The only trees that have
gotten ahead of the deer in the unprotected areas are a few
scraggly crabapples, hawthornes, and one
Graph on left
is a 100% stacked bar graph shows
only living plants with leaves above tube that are
susceptible to browse damage.
Graph at left shows the height of the highest intact leaf
above the top of the tree tube. Growth well
above the tube is occurring in both experimental blocks, and
not occurring in control blocks.
Below is what the above graph
represents in the real world. The photo at the
left is the unfenced area 5 years after the area was
planted. The photo on the right is the NEB
fenced area 3 years after fencing.
Two site categories are shown in the graph
below: two control blocks (with one wire along long axis)
and two experimental blocks (with 2 wires around perimeter
as noted above). The following conditions pertain to the
site. This was a new planting when we installed the
fence, and the vast majority of trees were fully contained
within their tree tubes at the start. Trees selected
for this site were a mix of fruit (apple, peach), nut (such
as hazelnut), and flowering trees (such as dogwood). Early results were much less clear than at the Yellow
Spring site, with a certain amount of browse damage to
plants occurring within the treatment area. We were
concerned that the farm border fence that was supplying the
electricity for the study area fence might not be on consistently, as
it was powered through a ground fault interrupter circuit
that shut down on occasion. We installed a solar
charger at the site on July 20, 2007, but a certain
amount of browsing continued in August 2007. We purchased a digital fence
voltage meter and determined that a short in the fence was
dropping the voltage down to near 2200V, which was also the
voltage of the farm’s perimeter fence. Once the short was
found, and weeds cleared, the voltage rose to > 5000V.
Little browsing occurred within the
treatment areas in September 2007 and May 2008, while regular browsing outside the treatment
blocks was widespread. Browsing occurred in both
treatment blocks in June 2008, likely due to excessive weed
growth that was reducing voltage on fence. Vegetation
got ahead of us in June 2008 and again in 2009, fence
voltage down below 3000V. All of the above issues, plus
numerous electrified farm fences in vicinity, led to
“training to the fence” inconsistency. Fully 1/3 of two of
the plots had nearly 100% mortality due to high water
table. CI replanted with species appropriate to conditions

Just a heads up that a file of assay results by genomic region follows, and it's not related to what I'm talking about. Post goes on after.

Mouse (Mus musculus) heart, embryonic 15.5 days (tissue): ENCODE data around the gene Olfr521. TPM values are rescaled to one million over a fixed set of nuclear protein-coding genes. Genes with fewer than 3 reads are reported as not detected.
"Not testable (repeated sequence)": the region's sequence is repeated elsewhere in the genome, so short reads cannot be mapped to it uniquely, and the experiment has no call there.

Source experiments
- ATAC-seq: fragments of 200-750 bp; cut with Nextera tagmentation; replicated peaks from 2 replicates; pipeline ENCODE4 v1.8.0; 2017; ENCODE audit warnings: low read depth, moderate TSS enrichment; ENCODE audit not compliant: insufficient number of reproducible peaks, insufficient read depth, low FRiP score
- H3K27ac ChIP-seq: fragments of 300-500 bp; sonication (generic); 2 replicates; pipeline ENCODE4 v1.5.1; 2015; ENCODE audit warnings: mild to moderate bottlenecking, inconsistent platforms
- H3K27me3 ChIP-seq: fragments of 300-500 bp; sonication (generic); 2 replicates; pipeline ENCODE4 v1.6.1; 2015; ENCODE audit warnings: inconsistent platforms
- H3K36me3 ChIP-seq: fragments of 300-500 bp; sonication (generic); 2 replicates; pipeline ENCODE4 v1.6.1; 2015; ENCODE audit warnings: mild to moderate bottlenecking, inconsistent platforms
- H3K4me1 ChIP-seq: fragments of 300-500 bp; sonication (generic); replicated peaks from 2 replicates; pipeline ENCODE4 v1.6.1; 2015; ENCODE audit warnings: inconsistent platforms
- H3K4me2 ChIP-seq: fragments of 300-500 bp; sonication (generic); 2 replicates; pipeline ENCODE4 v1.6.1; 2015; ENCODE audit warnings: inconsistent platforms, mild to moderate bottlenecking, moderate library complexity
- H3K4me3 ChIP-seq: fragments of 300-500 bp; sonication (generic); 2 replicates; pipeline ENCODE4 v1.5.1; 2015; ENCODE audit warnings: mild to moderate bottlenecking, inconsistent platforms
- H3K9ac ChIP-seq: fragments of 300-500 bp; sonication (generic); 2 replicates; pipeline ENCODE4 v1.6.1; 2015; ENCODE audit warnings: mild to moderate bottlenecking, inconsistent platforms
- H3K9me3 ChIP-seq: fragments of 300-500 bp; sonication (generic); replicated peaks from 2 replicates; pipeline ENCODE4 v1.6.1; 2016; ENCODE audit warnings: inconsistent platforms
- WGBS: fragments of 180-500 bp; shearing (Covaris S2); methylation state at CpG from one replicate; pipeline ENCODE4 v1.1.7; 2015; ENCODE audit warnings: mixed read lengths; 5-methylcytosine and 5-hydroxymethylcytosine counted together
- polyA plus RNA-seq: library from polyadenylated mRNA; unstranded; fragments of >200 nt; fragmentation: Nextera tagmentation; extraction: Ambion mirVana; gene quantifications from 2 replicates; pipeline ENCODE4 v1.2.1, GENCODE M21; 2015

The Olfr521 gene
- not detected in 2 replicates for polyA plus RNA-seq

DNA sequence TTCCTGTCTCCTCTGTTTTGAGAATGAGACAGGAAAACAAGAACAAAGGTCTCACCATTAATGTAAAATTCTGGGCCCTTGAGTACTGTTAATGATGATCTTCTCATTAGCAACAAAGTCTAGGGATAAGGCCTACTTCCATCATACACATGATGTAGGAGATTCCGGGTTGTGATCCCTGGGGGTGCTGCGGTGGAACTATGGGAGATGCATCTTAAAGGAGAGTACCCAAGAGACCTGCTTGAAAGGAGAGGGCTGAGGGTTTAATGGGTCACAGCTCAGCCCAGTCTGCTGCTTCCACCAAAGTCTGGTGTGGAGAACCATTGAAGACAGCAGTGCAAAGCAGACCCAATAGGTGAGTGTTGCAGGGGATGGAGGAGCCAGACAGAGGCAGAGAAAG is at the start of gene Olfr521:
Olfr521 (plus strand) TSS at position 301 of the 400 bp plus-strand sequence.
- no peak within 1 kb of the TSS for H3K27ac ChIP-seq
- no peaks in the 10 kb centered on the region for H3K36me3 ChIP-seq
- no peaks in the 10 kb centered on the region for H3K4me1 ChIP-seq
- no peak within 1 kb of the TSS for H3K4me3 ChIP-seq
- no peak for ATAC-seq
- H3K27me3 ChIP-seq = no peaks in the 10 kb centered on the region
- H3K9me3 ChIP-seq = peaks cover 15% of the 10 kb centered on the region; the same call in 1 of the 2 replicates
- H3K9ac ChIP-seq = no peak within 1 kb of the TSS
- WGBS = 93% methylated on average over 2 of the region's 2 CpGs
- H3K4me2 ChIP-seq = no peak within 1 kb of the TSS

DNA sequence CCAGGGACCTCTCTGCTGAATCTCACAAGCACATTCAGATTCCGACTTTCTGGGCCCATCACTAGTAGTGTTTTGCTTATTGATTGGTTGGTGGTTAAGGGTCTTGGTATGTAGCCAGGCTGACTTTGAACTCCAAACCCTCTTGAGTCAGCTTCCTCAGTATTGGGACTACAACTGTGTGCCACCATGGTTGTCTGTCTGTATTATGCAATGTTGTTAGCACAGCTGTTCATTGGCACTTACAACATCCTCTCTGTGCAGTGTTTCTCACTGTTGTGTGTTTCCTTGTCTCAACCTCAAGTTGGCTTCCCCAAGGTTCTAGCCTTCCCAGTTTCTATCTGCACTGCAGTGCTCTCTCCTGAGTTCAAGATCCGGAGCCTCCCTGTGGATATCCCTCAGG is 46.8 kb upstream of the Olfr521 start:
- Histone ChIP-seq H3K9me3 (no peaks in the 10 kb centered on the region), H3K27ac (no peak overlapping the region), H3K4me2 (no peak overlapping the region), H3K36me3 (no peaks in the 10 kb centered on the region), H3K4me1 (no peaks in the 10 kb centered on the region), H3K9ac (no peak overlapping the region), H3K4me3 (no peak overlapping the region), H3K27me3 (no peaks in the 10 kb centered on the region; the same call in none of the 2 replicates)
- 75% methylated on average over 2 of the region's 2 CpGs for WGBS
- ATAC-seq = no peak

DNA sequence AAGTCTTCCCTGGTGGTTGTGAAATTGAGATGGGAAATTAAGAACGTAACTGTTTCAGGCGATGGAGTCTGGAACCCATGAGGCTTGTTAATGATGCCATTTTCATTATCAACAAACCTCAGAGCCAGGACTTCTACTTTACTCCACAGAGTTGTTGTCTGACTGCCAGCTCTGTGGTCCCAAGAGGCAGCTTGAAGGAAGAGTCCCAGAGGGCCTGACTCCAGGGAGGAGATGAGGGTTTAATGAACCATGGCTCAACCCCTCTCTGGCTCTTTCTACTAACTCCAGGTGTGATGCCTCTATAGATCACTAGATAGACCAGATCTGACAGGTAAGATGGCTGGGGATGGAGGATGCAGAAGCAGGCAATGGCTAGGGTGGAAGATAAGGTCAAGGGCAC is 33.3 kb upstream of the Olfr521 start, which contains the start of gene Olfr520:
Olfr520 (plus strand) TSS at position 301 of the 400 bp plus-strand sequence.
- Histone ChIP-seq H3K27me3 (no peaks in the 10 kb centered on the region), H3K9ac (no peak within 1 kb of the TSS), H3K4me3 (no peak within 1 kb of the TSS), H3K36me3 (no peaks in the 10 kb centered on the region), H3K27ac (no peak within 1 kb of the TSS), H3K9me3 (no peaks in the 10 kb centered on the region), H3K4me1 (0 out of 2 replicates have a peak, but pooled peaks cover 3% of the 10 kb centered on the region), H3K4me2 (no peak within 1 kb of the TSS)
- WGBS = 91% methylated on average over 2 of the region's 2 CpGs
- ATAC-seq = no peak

(buttonbush, alder, willow) in July 2010.
1. This graph
includes a "below tube top" category, for trees with
leaves that did not reach to the top of the tree
2. The large number of browse-able trees (leaves
above top of tube) showing early in the control area
were mostly in two foot high tubes in the west
control block. These were all hazelnuts that
sprouted above the tubes quickly - and were just as
quickly browsed to the top. This despite
increasingly heavy thistle growth that made
surveying this area quite unpleasant; the deer did
not seem to care.
Graph above shows the height of the highest
intact leaf above the top of the tree tube.
Growth well above the tube is occurring in
both experimental blocks in both 4' and 2' tubes. Good growth was
observed in fruit trees (particularly apple trees in 4' tubes) in the eastern
Control Block (ECB) as of July 2010. No growth
significantly above tubes was observed in Western
Control Block (WCB); this area was primarily planted with
Hazelnuts in 2' tubes.
The difference between treatment and
control in terms of growth above tubes could not be more
dramatic. See if you can figure out which plants in the
table below are protected:
Here is a summary of what
we saw have observed through 2010:
If the fence is properly
installed, energized, and clear of heavy weed growth,
protection within fenced areas can be ~100%.
In the first few weeks
after installation, you need to check the fence for
damage as the deer get very upset when they first get in
it. The inner wire is more likely to be broken than the
There does not appear to
be much of an edge effect (if any) where trees near the
fenced area are protected.
Failure to maintain the
fence reasonably clear of heavy weed growth results in
lowered voltage on the fence and, over time,
dramatically reduced success.
Just as the literature
says, voltages in the 2000-2500 voltage range are not